In addition, there were no serious adverse events in the combination arm in the Phase 2 study and no adverse events that led to patients discontinuing treatment.
In an extension study, Clearside found that 74% of patients who received combination therapy at baseline in the Phase 2 trial did not receive additional treatment through a minimum of a nine-month observation period.
Clearside’s first Phase 3 RVO trial is a yearlong study, and is currently enrolling 460 patients worldwide at 150 clinical sites, with 230 patients receiving the combination of CLS-TA plus Eylea, and 230 patients Eylea alone. Patients in the combination treatment arm will receive suprachoroidal CLS-TA together with intravitreal Eylea at the beginning of the trial, Eylea alone at week 4, and CLS-TA together with Eylea at weeks 12 and 24.
Patients in the control arm will receive intravitreal Eylea alone at the beginning of the trial and follow-up treatments of Eylea alone every four weeks through week 24.
After 24 weeks, patients will be followed for approximately an additional six months, with as needed treatments in each arm. The primary endpoint is superiority of best-corrected visual acuity after two months.
Last August, Clearside completed enrollment of 160 patients in a pivotal Phase 3 trial of suprachoroidal CLS-TA for the treatment of macular edema associated with non-infectious uveitis. Patient follow-up in the trial is six months, leading to data readout in the current quarter.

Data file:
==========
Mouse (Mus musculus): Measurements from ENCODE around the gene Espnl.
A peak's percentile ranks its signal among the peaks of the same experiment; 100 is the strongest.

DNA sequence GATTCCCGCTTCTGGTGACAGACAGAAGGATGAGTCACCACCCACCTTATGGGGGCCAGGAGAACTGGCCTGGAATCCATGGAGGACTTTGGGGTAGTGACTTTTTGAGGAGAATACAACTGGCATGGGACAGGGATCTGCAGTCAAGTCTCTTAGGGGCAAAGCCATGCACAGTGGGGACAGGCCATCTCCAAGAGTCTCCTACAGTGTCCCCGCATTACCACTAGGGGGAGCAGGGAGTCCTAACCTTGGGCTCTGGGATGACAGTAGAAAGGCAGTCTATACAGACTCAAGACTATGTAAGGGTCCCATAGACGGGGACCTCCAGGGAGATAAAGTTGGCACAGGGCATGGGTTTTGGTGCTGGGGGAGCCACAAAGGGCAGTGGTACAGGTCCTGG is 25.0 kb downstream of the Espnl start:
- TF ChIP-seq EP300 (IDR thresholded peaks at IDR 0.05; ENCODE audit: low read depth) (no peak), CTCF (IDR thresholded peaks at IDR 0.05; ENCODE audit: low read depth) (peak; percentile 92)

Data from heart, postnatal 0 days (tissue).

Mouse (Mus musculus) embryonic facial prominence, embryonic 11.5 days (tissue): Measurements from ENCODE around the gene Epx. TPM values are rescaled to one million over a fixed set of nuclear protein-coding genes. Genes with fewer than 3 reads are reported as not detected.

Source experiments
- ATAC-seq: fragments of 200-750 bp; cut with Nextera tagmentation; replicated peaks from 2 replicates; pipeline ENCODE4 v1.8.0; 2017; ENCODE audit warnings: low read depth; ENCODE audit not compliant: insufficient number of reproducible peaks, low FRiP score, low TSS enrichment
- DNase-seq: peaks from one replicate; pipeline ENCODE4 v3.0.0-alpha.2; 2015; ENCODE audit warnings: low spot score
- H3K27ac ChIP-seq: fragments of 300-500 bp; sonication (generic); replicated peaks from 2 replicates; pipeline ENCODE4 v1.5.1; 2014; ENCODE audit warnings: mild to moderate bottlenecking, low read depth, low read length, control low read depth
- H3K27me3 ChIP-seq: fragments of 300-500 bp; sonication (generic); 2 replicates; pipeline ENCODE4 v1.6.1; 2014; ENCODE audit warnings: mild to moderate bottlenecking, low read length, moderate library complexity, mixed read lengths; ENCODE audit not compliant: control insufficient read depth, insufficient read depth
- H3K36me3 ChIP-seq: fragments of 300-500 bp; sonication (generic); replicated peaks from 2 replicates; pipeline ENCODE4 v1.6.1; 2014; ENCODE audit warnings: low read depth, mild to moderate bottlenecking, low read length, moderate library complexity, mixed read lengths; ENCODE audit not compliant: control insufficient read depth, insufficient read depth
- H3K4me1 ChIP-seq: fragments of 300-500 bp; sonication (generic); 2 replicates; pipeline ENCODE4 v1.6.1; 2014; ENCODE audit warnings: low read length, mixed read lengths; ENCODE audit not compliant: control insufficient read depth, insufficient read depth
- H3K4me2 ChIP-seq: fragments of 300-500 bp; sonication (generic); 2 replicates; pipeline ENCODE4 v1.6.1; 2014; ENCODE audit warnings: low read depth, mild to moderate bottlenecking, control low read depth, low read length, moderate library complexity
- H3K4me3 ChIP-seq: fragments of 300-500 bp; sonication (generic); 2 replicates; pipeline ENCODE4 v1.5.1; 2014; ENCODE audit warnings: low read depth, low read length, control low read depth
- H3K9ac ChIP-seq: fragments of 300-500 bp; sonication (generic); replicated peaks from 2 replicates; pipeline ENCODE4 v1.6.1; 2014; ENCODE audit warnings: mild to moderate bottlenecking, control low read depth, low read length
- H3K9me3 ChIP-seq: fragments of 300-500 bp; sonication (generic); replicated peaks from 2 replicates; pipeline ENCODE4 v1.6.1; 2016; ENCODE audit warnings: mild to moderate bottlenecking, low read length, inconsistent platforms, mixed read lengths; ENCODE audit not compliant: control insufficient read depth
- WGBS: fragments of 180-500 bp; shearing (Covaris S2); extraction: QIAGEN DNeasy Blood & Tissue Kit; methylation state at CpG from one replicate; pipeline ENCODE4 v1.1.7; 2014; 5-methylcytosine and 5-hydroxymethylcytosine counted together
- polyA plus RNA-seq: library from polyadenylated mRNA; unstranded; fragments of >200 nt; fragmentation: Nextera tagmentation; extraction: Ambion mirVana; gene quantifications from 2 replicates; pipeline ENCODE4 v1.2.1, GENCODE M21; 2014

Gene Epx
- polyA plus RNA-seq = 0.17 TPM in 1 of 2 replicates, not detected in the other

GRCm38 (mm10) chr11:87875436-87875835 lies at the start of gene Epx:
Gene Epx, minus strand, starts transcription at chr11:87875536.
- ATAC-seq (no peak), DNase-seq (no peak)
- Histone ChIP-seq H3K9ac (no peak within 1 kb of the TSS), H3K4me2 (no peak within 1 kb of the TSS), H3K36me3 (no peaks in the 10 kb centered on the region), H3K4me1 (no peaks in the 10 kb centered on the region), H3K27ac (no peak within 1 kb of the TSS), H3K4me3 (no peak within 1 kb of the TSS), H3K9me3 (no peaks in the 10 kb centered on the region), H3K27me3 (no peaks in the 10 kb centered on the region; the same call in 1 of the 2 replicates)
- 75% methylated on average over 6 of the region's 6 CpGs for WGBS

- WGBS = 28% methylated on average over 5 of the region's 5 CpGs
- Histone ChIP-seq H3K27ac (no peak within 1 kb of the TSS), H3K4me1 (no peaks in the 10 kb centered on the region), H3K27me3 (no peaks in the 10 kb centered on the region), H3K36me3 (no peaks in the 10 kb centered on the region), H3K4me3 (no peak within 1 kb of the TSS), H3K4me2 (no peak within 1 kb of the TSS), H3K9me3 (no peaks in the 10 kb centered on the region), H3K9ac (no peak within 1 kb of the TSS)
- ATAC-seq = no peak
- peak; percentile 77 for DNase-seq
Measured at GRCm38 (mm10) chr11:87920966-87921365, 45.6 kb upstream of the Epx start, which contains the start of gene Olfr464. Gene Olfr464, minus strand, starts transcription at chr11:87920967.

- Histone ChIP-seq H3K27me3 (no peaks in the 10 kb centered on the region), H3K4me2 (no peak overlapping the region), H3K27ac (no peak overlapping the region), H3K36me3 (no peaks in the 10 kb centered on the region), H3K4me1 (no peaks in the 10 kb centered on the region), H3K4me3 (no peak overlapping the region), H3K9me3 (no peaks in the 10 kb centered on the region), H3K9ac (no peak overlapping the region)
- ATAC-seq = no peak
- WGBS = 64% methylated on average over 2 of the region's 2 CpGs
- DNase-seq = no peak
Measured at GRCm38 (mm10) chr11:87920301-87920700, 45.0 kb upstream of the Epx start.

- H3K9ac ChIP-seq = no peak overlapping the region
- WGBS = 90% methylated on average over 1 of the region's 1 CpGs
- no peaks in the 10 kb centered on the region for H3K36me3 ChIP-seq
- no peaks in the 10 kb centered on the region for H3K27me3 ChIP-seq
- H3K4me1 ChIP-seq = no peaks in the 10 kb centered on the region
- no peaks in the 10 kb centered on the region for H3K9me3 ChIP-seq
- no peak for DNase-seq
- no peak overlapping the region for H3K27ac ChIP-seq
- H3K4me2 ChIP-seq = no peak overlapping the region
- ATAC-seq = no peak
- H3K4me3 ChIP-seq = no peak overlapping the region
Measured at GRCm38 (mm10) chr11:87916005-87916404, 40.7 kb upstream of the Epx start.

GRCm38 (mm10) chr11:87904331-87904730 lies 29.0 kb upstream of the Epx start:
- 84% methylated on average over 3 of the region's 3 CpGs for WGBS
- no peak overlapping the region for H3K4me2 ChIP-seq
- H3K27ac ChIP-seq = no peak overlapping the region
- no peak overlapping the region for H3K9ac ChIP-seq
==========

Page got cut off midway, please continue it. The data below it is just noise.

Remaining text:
“This is our most advanced clinical development program and the data readout will be our first key milestone in 2018,” Mr. Deignan says.
The primary efficacy outcome measure in the Phase 3 trial is based on improvement in best-corrected visual acuity over the six-month duration of the study. Safety will be assessed by analyzing the occurrence of adverse events and changes in key safety parameters over the course of the trial.
Based on feedback from an end-of-Phase 2 meeting with the FDA, Clearside believes that the current pivotal trial in non-infectious uveitis will be sufficient to support a potential new drug application filing at the end of 2018.